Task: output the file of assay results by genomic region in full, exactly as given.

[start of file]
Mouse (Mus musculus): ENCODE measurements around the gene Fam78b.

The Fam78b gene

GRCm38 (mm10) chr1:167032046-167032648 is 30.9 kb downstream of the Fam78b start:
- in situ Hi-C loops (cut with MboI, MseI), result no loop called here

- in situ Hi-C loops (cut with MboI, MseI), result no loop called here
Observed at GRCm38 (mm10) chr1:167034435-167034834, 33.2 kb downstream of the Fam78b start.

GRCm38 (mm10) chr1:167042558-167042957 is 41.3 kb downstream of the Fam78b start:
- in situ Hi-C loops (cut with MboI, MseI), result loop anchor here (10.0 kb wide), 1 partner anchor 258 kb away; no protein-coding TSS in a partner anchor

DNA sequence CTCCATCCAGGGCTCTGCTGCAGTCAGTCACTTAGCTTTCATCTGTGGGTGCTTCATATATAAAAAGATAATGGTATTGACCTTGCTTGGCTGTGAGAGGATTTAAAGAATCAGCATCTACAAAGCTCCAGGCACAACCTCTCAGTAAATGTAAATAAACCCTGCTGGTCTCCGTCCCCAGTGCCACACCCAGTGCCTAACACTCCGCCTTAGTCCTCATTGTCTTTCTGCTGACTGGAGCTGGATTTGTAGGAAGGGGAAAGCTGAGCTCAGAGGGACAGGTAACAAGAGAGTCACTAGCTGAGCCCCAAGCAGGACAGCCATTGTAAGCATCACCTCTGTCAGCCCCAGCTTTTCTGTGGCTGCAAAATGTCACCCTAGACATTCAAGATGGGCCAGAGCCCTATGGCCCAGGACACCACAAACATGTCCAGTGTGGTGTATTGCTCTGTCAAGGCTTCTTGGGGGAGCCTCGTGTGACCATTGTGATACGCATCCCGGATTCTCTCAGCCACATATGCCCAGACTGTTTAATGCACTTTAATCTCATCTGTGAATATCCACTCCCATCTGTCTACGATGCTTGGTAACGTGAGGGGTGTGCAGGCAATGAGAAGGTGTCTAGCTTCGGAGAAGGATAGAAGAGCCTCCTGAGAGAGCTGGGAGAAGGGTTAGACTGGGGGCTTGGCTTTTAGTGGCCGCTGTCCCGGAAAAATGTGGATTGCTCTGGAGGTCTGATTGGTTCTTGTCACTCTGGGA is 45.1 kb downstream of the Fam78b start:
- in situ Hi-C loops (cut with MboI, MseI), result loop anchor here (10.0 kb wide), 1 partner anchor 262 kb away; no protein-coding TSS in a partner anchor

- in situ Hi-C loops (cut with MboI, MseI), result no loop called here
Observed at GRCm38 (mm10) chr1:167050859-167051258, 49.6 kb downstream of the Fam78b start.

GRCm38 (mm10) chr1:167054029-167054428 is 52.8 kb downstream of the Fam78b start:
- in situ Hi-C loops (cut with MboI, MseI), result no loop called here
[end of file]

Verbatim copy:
Mouse (Mus musculus): ENCODE measurements around the gene Fam78b.

The Fam78b gene

GRCm38 (mm10) chr1:167032046-167032648 is 30.9 kb downstream of the Fam78b start:
- in situ Hi-C loops (cut with MboI, MseI), result no loop called here

- in situ Hi-C loops (cut with MboI, MseI), result no loop called here
Observed at GRCm38 (mm10) chr1:167034435-167034834, 33.2 kb downstream of the Fam78b start.

GRCm38 (mm10) chr1:167042558-167042957 is 41.3 kb downstream of the Fam78b start:
- in situ Hi-C loops (cut with MboI, MseI), result loop anchor here (10.0 kb wide), 1 partner anchor 258 kb away; no protein-coding TSS in a partner anchor

DNA sequence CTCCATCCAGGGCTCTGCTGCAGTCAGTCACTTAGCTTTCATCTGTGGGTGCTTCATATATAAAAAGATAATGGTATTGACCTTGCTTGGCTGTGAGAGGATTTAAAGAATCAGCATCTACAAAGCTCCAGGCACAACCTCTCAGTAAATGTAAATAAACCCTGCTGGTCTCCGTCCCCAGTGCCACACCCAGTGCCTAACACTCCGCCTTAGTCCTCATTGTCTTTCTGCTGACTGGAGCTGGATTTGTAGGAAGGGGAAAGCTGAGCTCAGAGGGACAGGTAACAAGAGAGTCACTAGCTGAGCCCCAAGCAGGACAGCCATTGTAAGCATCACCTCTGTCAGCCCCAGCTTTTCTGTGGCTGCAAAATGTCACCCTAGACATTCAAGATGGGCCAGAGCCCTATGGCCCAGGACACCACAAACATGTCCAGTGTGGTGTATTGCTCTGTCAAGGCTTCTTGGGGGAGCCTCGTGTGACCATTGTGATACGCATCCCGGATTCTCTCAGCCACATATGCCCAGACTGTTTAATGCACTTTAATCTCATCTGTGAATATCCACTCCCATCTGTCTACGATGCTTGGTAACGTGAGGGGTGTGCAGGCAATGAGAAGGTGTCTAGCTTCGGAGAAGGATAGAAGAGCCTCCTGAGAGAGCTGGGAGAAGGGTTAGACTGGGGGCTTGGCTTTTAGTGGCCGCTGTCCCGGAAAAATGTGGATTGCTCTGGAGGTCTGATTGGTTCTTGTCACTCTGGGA is 45.1 kb downstream of the Fam78b start:
- in situ Hi-C loops (cut with MboI, MseI), result loop anchor here (10.0 kb wide), 1 partner anchor 262 kb away; no protein-coding TSS in a partner anchor

- in situ Hi-C loops (cut with MboI, MseI), result no loop called here
Observed at GRCm38 (mm10) chr1:167050859-167051258, 49.6 kb downstream of the Fam78b start.

GRCm38 (mm10) chr1:167054029-167054428 is 52.8 kb downstream of the Fam78b start:
- in situ Hi-C loops (cut with MboI, MseI), result no loop called here